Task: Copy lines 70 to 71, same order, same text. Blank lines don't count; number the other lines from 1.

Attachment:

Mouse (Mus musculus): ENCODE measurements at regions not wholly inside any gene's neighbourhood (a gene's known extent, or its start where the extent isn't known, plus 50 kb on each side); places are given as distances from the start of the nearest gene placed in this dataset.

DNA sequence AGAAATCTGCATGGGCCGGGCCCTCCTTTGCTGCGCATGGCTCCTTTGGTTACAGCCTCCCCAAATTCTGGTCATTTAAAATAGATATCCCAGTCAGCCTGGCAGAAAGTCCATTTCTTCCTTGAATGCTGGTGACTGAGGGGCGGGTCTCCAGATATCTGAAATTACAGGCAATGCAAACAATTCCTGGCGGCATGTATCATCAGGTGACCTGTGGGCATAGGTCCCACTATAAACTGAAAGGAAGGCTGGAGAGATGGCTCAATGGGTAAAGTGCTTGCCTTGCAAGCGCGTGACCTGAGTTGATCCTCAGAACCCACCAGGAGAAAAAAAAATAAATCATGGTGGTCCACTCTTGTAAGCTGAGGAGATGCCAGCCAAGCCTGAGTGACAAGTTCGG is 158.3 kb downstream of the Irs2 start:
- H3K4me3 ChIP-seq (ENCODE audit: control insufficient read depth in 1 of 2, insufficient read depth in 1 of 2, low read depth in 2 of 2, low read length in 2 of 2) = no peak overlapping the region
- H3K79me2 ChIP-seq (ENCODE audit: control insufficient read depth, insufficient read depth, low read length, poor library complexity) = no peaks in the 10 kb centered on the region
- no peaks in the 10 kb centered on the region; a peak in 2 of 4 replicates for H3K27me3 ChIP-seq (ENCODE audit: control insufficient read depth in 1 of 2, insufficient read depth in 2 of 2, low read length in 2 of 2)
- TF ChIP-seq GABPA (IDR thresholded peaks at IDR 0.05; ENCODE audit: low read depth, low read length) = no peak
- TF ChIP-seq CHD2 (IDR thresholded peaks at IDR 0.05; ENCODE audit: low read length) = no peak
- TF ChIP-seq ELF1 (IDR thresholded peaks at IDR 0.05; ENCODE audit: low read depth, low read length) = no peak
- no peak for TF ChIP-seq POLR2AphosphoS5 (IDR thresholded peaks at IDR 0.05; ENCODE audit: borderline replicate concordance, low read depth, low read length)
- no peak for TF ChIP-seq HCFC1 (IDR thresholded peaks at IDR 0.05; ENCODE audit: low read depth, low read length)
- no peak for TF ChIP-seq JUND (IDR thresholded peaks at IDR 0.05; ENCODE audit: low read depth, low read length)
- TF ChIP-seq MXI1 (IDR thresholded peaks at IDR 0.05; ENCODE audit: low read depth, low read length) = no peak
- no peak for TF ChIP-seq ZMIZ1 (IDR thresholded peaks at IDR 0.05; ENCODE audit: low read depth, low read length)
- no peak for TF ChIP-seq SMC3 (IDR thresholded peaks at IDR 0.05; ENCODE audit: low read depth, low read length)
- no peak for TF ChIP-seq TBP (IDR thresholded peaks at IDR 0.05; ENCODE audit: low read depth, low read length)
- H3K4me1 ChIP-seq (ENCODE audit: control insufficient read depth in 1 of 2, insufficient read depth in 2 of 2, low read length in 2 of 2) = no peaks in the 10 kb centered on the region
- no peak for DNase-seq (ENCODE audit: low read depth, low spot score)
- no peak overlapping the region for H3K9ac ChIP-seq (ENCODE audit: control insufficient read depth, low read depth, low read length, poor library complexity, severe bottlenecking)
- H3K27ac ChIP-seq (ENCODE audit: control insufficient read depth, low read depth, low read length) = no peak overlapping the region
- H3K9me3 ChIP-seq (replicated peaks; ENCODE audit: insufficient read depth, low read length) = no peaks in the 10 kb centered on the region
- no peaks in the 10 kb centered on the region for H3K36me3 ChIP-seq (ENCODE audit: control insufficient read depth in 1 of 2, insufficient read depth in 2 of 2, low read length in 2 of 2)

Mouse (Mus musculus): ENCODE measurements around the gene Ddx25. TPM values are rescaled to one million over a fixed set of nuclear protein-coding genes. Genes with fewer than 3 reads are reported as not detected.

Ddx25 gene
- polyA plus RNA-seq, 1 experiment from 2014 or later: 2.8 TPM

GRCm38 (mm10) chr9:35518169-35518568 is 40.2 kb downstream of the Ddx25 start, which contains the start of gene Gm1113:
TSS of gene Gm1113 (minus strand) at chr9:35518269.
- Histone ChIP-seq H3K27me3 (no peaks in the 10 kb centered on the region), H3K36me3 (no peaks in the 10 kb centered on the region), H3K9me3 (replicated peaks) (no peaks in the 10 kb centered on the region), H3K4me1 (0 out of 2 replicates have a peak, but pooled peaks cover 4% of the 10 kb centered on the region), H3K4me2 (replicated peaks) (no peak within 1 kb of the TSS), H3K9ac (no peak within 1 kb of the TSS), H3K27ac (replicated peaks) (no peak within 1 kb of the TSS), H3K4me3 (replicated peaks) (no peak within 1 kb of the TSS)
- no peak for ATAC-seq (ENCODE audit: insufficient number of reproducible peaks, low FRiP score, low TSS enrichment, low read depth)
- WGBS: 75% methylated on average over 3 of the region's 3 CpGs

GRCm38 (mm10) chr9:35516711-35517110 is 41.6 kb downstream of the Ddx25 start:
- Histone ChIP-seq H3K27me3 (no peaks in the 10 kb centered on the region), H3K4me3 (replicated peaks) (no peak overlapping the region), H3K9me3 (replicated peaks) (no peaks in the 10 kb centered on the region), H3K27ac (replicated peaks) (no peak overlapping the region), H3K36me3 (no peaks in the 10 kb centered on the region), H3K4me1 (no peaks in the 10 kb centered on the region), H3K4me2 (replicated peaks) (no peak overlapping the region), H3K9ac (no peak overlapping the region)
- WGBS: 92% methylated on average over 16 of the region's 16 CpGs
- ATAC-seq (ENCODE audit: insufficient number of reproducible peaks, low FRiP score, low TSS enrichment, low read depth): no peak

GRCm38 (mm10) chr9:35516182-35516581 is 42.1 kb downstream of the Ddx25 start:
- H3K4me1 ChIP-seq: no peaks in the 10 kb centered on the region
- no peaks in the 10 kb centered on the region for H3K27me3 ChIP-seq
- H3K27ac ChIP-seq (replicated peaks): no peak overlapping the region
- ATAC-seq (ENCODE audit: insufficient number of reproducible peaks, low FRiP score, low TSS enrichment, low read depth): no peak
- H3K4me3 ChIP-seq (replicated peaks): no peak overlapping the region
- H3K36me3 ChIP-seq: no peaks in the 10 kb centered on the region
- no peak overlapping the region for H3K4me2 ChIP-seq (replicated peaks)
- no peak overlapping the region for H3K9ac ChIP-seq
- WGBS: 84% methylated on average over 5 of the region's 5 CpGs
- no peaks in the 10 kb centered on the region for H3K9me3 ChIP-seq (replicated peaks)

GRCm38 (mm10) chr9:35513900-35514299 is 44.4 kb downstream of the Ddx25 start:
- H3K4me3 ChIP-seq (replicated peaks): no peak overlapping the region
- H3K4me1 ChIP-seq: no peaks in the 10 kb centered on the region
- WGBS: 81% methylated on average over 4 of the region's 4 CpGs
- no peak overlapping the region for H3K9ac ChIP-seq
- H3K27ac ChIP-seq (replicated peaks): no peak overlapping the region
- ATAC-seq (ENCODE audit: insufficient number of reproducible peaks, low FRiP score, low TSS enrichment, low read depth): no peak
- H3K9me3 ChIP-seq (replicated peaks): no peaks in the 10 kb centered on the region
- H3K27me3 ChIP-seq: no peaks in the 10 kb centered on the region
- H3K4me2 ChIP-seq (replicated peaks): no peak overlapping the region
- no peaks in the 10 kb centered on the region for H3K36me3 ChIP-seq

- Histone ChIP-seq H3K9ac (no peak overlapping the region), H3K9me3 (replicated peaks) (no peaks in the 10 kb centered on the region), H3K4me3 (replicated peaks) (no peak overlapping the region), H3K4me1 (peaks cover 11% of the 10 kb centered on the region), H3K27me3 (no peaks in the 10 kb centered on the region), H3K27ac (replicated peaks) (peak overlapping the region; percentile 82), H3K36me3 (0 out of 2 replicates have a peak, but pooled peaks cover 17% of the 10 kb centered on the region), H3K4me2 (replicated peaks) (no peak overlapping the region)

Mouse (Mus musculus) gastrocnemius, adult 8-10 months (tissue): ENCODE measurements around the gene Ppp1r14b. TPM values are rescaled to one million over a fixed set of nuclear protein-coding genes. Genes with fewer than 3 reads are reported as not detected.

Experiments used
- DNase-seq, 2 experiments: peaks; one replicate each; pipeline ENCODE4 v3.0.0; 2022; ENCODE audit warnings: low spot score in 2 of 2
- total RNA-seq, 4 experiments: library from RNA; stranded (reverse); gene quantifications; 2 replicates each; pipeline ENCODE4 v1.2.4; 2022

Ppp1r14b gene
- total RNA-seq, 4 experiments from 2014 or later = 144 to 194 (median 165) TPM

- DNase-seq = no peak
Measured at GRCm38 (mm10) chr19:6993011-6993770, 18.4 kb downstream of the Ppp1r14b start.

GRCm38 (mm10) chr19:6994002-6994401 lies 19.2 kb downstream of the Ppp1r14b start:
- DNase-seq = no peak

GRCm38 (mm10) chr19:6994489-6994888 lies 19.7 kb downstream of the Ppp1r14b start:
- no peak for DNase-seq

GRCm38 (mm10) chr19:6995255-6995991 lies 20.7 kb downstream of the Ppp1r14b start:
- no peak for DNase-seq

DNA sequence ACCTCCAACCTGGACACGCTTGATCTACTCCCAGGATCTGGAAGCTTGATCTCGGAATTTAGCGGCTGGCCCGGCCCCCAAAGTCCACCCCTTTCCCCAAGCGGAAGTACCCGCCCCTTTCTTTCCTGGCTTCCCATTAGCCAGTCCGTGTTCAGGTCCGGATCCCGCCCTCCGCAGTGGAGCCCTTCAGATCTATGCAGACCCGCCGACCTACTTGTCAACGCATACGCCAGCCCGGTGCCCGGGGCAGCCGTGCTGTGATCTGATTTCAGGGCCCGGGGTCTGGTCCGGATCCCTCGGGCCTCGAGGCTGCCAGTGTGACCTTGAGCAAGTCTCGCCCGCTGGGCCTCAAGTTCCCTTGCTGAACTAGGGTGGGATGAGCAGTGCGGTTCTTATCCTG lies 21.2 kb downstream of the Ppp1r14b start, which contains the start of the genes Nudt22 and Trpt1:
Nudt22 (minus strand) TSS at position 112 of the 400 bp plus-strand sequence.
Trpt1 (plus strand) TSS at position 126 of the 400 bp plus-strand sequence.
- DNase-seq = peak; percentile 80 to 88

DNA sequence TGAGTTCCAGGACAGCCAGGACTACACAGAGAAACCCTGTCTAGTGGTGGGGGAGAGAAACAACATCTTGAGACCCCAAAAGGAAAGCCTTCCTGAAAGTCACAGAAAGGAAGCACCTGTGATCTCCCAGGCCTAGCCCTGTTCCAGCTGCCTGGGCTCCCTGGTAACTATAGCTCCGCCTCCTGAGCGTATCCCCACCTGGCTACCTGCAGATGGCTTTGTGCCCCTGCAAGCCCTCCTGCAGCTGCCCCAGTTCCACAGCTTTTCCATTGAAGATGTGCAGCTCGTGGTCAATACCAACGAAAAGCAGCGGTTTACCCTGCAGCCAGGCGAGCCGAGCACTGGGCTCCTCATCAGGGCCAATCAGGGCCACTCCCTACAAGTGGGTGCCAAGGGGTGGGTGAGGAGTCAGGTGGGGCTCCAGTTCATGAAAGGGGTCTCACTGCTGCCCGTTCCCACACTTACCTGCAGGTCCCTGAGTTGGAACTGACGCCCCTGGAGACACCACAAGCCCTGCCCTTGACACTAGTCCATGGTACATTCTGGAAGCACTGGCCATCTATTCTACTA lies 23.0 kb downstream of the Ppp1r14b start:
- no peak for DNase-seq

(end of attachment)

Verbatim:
- no peak for DNase-seq

DNA sequence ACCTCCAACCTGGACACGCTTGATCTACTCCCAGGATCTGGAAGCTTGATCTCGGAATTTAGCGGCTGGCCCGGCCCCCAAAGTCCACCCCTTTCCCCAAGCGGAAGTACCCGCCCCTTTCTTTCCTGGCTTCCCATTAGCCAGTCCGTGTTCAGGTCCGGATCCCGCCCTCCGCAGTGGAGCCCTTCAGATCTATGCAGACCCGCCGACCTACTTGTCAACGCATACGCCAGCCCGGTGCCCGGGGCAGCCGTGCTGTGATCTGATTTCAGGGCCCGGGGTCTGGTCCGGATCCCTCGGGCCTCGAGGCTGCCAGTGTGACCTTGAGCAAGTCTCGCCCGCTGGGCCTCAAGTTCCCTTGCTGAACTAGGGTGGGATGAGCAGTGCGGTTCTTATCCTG lies 21.2 kb downstream of the Ppp1r14b start, which contains the start of the genes Nudt22 and Trpt1: